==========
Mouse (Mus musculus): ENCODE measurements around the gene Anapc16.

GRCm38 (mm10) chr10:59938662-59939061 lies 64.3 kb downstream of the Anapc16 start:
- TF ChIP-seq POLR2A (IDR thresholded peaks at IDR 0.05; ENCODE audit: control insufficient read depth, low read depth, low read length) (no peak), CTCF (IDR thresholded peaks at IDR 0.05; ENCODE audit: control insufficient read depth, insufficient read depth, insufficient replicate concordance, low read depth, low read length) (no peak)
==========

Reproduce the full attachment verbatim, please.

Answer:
Mouse (Mus musculus): ENCODE measurements around the gene Anapc16.

GRCm38 (mm10) chr10:59938662-59939061 lies 64.3 kb downstream of the Anapc16 start:
- TF ChIP-seq POLR2A (IDR thresholded peaks at IDR 0.05; ENCODE audit: control insufficient read depth, low read depth, low read length) (no peak), CTCF (IDR thresholded peaks at IDR 0.05; ENCODE audit: control insufficient read depth, insufficient read depth, insufficient replicate concordance, low read depth, low read length) (no peak)